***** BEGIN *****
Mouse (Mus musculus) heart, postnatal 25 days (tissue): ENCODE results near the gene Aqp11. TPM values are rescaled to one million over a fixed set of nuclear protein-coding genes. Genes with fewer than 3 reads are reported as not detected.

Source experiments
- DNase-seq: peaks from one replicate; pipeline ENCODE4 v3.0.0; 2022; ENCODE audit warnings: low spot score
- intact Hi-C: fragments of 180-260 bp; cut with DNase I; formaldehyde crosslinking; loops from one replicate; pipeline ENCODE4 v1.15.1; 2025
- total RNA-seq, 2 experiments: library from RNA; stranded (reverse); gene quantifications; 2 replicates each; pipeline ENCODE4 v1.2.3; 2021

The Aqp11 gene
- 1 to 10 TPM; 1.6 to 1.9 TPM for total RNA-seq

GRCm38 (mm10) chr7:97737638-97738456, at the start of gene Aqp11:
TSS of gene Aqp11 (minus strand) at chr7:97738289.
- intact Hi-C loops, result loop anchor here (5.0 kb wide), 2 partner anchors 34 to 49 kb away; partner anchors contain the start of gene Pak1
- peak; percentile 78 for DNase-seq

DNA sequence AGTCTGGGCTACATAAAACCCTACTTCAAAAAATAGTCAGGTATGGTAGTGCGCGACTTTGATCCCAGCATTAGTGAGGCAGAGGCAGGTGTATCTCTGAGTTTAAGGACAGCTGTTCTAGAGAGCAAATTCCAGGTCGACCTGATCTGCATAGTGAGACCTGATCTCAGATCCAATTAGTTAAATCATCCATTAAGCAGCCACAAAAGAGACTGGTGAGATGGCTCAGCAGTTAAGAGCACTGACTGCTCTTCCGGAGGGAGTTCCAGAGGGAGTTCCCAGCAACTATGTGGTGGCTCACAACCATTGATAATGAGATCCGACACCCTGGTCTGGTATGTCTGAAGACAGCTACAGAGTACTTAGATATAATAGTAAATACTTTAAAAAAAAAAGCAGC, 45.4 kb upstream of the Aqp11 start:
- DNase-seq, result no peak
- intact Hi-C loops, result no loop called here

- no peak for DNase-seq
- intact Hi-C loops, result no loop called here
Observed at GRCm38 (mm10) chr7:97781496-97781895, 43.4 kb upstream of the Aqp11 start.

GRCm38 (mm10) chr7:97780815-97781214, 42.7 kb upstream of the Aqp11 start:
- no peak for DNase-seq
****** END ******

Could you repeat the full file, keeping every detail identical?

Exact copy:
Mouse (Mus musculus) heart, postnatal 25 days (tissue): ENCODE results near the gene Aqp11. TPM values are rescaled to one million over a fixed set of nuclear protein-coding genes. Genes with fewer than 3 reads are reported as not detected.

Source experiments
- DNase-seq: peaks from one replicate; pipeline ENCODE4 v3.0.0; 2022; ENCODE audit warnings: low spot score
- intact Hi-C: fragments of 180-260 bp; cut with DNase I; formaldehyde crosslinking; loops from one replicate; pipeline ENCODE4 v1.15.1; 2025
- total RNA-seq, 2 experiments: library from RNA; stranded (reverse); gene quantifications; 2 replicates each; pipeline ENCODE4 v1.2.3; 2021

The Aqp11 gene
- 1 to 10 TPM; 1.6 to 1.9 TPM for total RNA-seq

GRCm38 (mm10) chr7:97737638-97738456, at the start of gene Aqp11:
TSS of gene Aqp11 (minus strand) at chr7:97738289.
- intact Hi-C loops, result loop anchor here (5.0 kb wide), 2 partner anchors 34 to 49 kb away; partner anchors contain the start of gene Pak1
- peak; percentile 78 for DNase-seq

DNA sequence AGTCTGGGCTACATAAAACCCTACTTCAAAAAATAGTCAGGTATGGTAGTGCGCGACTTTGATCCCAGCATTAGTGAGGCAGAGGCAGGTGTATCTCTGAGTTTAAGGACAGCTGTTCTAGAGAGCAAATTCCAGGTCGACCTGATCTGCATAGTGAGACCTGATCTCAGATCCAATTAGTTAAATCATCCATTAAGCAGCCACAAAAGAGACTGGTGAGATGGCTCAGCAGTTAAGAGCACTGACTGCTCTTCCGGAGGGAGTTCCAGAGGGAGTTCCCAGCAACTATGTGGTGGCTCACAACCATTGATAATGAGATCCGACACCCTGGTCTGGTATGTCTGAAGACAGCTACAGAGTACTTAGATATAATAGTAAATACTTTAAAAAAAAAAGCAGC, 45.4 kb upstream of the Aqp11 start:
- DNase-seq, result no peak
- intact Hi-C loops, result no loop called here

- no peak for DNase-seq
- intact Hi-C loops, result no loop called here
Observed at GRCm38 (mm10) chr7:97781496-97781895, 43.4 kb upstream of the Aqp11 start.

GRCm38 (mm10) chr7:97780815-97781214, 42.7 kb upstream of the Aqp11 start:
- no peak for DNase-seq